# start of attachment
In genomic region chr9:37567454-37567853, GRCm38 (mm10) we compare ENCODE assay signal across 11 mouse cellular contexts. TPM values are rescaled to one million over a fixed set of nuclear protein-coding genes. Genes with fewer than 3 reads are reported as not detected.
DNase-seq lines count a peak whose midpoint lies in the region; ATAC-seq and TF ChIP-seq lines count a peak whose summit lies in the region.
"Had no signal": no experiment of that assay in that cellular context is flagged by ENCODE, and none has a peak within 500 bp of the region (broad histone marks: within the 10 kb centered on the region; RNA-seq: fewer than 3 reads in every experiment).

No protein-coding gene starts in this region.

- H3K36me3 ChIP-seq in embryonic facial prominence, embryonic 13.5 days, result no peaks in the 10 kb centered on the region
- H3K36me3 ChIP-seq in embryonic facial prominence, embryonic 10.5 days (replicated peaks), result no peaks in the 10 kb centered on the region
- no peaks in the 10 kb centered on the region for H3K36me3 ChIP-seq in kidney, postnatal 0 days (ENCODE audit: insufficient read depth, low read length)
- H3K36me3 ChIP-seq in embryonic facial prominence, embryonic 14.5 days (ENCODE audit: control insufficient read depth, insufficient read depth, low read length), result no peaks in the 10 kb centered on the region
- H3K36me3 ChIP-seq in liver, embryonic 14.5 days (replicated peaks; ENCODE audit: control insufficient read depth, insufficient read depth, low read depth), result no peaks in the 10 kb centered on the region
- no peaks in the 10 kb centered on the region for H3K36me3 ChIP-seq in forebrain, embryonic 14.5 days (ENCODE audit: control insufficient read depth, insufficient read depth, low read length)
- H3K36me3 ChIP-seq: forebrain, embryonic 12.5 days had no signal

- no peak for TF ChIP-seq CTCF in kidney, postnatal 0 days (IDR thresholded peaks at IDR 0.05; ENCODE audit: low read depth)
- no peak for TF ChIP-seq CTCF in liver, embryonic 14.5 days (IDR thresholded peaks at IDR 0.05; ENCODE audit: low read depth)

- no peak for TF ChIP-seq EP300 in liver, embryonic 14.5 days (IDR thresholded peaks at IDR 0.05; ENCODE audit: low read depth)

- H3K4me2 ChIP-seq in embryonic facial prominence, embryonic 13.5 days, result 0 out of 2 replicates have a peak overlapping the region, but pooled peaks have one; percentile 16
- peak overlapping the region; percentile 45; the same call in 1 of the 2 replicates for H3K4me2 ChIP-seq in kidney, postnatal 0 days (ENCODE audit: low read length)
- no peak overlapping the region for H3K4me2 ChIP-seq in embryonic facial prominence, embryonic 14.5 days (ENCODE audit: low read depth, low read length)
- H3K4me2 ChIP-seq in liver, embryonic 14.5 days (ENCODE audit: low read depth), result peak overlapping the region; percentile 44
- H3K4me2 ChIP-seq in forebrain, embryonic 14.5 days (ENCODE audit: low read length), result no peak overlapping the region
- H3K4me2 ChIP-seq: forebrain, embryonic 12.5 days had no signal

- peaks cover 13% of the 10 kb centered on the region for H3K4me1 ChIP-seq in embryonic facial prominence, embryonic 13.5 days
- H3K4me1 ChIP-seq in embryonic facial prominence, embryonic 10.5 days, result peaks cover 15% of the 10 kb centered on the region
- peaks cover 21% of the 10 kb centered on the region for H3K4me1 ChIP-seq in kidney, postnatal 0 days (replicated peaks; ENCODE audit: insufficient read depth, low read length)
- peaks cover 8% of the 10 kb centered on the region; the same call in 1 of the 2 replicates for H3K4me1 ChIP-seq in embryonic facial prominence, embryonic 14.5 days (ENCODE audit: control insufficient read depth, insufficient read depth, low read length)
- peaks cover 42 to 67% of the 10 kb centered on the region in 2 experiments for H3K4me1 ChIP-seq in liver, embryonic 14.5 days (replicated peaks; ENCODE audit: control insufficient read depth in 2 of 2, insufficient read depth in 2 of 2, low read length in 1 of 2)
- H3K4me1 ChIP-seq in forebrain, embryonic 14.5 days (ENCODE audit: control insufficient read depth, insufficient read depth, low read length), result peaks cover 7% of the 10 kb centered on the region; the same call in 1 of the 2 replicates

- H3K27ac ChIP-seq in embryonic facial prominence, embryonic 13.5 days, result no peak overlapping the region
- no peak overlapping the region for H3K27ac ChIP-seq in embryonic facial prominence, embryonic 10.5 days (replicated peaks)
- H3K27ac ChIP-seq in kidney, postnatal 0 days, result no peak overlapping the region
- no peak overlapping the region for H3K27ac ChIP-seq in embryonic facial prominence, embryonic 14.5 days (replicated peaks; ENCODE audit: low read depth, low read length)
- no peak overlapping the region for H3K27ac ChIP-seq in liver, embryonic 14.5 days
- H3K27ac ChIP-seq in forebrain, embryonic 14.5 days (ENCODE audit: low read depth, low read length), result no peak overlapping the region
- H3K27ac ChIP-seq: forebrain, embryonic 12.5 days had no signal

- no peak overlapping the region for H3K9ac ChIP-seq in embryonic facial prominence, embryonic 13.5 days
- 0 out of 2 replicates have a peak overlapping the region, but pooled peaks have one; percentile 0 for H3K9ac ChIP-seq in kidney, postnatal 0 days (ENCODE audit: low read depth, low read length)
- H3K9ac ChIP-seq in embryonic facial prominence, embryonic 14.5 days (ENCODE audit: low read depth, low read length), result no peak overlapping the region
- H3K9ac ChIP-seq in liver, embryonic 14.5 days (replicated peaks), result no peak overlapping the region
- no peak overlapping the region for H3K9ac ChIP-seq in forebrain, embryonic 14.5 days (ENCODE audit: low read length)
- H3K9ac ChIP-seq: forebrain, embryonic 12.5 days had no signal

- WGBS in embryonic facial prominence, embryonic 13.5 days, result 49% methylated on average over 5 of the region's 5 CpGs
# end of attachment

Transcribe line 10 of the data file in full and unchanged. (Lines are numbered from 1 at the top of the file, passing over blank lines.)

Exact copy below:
- no peaks in the 10 kb centered on the region for H3K36me3 ChIP-seq in forebrain, embryonic 14.5 days (ENCODE audit: control insufficient read depth, insufficient read depth, low read length)